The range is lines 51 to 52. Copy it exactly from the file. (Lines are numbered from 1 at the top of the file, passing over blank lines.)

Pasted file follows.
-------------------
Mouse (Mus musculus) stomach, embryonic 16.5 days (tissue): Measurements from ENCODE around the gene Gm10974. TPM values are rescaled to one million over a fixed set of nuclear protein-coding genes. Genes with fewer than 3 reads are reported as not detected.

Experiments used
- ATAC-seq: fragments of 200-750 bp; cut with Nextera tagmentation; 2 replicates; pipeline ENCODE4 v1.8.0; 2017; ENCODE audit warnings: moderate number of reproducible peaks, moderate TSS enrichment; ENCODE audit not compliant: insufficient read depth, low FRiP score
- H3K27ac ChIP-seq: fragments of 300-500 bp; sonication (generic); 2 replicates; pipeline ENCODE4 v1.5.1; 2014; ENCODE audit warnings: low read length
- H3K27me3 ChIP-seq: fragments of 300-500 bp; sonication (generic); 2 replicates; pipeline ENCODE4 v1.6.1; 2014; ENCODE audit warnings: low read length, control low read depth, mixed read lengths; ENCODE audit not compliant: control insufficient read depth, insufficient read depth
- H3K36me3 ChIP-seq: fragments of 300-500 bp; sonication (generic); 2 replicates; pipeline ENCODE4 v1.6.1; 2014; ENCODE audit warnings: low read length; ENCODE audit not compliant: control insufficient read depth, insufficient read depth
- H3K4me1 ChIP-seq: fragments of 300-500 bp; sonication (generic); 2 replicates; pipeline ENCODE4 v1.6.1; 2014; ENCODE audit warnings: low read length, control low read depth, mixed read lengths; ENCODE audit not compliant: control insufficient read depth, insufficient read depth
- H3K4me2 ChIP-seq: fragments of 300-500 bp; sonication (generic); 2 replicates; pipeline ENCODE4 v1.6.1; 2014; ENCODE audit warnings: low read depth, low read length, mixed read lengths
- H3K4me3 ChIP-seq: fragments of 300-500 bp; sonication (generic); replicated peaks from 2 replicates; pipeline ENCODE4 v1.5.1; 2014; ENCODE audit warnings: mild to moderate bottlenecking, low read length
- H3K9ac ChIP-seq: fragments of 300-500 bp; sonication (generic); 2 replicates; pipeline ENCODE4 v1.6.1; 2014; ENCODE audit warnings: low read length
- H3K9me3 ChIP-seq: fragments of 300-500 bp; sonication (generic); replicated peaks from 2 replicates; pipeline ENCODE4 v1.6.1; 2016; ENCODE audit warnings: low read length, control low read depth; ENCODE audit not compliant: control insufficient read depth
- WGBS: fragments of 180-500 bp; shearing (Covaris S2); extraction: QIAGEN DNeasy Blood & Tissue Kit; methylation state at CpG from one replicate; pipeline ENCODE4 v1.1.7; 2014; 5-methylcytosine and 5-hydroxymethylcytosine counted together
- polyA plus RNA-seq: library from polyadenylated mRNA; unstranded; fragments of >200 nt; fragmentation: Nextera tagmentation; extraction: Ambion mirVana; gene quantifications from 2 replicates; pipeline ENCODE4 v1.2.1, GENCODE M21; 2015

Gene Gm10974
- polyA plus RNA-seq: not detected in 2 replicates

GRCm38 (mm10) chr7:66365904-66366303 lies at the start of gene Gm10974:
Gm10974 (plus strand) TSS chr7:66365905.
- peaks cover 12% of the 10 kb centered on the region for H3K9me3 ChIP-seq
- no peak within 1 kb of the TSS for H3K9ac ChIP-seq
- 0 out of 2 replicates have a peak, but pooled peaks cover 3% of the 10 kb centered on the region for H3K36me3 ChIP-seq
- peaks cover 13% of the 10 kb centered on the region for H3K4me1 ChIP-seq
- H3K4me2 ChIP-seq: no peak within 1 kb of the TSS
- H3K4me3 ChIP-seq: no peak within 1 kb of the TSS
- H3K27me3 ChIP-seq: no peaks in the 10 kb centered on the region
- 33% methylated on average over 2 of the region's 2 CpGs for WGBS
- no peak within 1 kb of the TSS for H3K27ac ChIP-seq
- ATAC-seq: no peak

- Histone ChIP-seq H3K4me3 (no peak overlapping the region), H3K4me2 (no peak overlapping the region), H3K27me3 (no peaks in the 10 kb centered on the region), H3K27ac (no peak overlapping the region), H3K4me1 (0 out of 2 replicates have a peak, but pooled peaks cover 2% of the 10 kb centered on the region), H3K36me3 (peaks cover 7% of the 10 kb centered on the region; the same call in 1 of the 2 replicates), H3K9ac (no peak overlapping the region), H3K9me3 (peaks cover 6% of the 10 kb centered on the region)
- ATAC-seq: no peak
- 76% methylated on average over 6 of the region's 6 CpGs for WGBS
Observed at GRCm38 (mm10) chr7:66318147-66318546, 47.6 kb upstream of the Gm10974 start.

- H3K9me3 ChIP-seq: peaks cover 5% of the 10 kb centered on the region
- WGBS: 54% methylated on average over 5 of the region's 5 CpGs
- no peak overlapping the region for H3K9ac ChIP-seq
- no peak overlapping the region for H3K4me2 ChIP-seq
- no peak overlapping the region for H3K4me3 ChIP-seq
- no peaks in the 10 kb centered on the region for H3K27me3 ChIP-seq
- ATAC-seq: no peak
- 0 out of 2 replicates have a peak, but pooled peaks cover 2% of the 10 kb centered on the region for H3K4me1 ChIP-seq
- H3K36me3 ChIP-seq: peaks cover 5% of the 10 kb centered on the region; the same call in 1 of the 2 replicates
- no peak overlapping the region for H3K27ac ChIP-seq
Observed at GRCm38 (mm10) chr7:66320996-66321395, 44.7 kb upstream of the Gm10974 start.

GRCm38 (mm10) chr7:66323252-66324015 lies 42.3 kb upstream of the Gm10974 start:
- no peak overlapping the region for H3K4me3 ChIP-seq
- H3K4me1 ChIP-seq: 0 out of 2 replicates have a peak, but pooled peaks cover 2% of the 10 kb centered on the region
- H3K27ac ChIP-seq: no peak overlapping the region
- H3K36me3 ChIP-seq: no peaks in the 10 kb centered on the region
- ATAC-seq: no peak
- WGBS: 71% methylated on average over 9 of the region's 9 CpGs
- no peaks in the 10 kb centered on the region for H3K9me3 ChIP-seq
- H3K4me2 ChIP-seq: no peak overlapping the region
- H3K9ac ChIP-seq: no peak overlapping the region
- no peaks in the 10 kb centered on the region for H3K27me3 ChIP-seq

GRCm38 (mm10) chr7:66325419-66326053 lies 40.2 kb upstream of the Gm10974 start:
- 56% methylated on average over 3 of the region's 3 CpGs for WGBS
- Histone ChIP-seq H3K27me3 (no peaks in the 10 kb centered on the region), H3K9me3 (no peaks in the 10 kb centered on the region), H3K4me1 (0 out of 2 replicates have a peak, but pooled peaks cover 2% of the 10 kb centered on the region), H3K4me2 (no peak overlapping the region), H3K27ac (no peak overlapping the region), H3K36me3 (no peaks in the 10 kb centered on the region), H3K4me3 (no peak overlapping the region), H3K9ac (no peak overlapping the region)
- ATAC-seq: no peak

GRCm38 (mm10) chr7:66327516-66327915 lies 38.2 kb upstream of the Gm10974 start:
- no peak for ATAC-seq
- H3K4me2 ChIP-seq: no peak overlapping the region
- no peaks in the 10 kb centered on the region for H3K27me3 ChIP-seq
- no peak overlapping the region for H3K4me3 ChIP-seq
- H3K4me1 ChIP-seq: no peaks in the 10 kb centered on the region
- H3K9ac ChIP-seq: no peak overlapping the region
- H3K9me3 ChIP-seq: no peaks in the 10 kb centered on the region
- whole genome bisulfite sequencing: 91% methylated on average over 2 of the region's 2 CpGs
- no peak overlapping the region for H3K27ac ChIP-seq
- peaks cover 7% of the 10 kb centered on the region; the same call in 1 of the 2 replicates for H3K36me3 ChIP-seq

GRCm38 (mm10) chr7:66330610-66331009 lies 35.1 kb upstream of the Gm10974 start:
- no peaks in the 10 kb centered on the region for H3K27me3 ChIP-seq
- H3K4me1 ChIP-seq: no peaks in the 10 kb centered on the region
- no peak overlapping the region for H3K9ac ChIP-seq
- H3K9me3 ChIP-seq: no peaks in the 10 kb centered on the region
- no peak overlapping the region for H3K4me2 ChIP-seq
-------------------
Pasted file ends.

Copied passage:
- H3K4me2 ChIP-seq: no peak overlapping the region
- H3K9ac ChIP-seq: no peak overlapping the region